Zimbabwe is an unlikely beautiful country that unfortunately has had some difficult years behind it. Fortunately, tourism is slowly getting going again. Some of their major assets are that one of the largest rivers of Southern Africa flows through the country and the linkage of the National Parks. The Hwange National Park houses the Big Five in large numbers. It is the only protected area where gemsboks and brown hyenas can be found in reasonable numbers. Moreover, this piece of unspoiled nature houses one of the largest remaining hordes of African wild dogs. The central and southern part of the park are dominated by sandy plains with scarce vegetation, which are foothills of the Kalahari desert while the northern part is wooded with Mopane trees and accias.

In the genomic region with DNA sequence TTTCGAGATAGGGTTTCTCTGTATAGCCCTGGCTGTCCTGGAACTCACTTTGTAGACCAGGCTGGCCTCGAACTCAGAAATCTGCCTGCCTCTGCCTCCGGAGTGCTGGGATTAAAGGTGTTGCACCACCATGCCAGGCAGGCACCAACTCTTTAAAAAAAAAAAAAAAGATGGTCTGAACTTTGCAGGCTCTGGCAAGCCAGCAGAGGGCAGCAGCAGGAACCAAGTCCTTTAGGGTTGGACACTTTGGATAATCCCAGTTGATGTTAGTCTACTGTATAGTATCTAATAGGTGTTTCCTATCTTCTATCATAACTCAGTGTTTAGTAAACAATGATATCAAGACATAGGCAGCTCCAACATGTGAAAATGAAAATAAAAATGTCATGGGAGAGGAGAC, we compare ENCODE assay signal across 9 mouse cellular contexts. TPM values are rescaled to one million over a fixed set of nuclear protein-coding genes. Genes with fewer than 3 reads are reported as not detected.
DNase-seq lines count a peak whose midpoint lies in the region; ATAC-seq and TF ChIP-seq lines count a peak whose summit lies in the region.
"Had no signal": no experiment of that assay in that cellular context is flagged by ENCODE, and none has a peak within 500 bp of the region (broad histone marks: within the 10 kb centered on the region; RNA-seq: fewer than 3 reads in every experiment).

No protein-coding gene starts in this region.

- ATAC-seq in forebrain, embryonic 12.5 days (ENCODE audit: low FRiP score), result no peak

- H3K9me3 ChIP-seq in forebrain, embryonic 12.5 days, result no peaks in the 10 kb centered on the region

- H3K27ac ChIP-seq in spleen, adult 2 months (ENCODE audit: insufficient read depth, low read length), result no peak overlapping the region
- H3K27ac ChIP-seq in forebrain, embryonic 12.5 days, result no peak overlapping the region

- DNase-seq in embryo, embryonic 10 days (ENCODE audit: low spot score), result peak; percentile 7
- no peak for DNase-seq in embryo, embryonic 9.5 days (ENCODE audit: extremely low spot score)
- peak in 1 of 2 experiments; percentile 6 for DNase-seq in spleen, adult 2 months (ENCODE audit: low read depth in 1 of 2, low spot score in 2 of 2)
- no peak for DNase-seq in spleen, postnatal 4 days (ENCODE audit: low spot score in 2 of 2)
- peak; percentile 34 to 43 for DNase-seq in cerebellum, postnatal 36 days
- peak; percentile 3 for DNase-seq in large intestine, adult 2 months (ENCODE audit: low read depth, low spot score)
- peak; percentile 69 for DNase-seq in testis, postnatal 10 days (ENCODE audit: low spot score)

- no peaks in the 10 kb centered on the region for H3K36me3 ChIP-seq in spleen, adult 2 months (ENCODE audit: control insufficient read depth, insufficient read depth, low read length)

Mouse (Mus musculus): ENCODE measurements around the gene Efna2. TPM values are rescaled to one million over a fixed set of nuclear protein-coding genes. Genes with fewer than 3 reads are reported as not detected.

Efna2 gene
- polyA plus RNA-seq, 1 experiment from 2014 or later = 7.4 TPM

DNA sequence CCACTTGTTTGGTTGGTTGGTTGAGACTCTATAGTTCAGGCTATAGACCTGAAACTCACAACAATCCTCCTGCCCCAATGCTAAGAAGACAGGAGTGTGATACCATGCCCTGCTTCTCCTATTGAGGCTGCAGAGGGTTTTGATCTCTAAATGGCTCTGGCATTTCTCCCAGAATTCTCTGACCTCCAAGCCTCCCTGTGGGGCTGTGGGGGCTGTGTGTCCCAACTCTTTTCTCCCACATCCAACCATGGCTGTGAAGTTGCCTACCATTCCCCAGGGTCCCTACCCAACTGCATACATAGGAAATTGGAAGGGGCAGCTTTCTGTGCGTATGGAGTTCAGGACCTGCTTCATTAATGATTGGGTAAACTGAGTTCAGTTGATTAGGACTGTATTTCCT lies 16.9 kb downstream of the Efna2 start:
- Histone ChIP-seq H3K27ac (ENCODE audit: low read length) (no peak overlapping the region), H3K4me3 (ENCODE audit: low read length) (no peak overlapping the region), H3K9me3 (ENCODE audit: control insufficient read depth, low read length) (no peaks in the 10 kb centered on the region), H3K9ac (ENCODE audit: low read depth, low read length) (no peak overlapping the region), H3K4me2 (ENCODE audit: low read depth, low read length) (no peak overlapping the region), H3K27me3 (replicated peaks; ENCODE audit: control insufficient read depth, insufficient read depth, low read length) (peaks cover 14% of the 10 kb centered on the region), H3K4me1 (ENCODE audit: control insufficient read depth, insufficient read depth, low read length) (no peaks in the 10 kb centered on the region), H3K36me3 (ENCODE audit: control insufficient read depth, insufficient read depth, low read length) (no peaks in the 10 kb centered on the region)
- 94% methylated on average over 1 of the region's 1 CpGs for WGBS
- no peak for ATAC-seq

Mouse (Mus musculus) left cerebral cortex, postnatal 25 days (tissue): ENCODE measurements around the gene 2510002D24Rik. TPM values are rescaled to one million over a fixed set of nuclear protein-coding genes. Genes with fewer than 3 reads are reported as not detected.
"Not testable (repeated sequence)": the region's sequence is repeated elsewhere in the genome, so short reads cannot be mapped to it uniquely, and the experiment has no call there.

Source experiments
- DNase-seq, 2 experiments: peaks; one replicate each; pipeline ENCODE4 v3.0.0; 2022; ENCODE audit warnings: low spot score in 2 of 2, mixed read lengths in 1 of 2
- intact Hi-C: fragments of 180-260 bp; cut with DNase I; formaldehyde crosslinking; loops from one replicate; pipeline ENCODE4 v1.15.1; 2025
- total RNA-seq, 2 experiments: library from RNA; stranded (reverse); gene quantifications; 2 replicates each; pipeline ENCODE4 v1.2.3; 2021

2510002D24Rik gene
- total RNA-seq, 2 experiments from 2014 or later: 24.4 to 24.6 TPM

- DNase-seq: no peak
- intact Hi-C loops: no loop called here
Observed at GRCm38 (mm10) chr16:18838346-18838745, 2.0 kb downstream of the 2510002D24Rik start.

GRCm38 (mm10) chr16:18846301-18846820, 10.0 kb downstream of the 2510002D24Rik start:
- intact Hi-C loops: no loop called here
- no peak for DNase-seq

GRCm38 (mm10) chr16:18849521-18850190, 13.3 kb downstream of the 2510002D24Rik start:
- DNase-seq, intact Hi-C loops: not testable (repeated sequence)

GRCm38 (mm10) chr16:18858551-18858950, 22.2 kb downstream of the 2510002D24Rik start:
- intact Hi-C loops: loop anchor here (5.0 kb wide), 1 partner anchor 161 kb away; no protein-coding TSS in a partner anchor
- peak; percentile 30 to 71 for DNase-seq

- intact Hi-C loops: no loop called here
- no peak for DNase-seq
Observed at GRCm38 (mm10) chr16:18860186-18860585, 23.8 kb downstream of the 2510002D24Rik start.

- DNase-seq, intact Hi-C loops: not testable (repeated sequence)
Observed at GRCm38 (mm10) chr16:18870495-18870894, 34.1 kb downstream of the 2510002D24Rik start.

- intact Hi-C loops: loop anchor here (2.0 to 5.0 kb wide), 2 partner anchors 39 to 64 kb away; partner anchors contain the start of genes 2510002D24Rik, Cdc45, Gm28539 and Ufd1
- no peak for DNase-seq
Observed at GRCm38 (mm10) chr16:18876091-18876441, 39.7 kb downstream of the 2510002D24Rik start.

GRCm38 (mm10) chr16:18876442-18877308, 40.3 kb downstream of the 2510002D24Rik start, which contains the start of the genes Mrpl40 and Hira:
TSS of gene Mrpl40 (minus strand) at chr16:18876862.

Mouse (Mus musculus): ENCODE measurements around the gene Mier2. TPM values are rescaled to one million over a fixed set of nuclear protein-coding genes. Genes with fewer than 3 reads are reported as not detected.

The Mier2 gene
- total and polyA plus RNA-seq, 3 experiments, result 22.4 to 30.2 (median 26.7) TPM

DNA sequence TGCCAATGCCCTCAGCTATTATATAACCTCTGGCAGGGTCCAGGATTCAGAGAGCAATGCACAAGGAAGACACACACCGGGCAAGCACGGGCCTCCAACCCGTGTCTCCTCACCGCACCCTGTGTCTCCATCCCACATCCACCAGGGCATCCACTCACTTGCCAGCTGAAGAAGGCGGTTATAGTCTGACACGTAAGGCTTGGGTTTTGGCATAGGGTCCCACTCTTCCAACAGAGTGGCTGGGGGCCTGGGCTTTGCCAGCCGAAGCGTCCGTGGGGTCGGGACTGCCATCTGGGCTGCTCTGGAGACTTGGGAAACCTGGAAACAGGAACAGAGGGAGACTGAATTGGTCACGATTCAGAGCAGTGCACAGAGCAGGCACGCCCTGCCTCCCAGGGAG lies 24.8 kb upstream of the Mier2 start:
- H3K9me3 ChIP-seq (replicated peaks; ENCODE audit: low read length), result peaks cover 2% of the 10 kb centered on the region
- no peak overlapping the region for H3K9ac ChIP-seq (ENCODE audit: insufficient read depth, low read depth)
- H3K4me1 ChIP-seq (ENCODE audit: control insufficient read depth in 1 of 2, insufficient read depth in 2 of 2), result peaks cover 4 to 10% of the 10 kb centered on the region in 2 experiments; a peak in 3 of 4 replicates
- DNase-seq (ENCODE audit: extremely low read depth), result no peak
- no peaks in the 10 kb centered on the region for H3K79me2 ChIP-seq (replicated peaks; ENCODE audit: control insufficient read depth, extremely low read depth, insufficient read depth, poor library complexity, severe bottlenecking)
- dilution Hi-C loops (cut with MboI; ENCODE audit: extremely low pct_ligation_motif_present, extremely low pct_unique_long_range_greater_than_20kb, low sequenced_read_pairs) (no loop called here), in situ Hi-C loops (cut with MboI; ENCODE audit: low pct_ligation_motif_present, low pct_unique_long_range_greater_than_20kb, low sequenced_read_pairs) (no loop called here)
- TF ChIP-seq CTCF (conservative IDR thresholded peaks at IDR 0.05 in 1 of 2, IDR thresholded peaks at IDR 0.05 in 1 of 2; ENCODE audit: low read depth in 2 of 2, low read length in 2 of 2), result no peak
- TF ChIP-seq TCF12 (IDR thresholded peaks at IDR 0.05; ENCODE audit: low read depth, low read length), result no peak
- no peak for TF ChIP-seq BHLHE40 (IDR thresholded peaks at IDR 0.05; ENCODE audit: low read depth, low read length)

The Matusadona National Park in Zimbabwe is located on the Kariba lake. The whole area is characterized by the 600 meter high ‘Matusviadonnah’ hills that the National Park is named after. The higher plateaus are covered with open forest and mountain acacias. In the lower areas grow mopane shrubs, giant old baobab trees and the landscape changes into a rugged plain with many dried up riverbeds. This wilderness together with the shores of Lake Kariba form a unique location for spectacular walking safaris. Apart from the almost impassable paths that are caused by the animals, there are only two rough roads that are only passable during the dry season and then with a 4WD and an experienced driver. This is the ‘real’ Africa, rough and untouched. In the Matobo National Park you can see how erosion has smoothed granite rocks to bare heads. In the existing worn out caves, the rock drawings of the San are still clearly visible. The rich delta landscape of Mana Pools National Park has large wild concentrations and here you will find the rare Soeni and Nyala. Great Zimbabwe shows the remains of one of the largest civilizations in Africa and is the symbol of the national pride of the inhabitants of Zimbabwe. This Shonostad was built in the 12th century. In the green Eastern Highlands 3 mountain ranges form a true paradise for hikers, botanists and bird lovers. When the Zambesie was dumped in 1963, the third largest artificial lake in the world was formed: the Kariba Lake. It has become a magnet for game, birds and fish. You can make wonderful boat trips and / or fishing. The drowned Mopane trees give the banks a special character especially at sunset. The Victoria Falls last but not least would be the best from Zimbabwe. ‘Mosi Oa Tunya’ or ‘smoke that thunders’ as the Africans call this natural phenomenon. The mist that produces the waterfall descends like eternal rain and has thus formed a narrow strip of dense rainforest. Here one really gets quiet!


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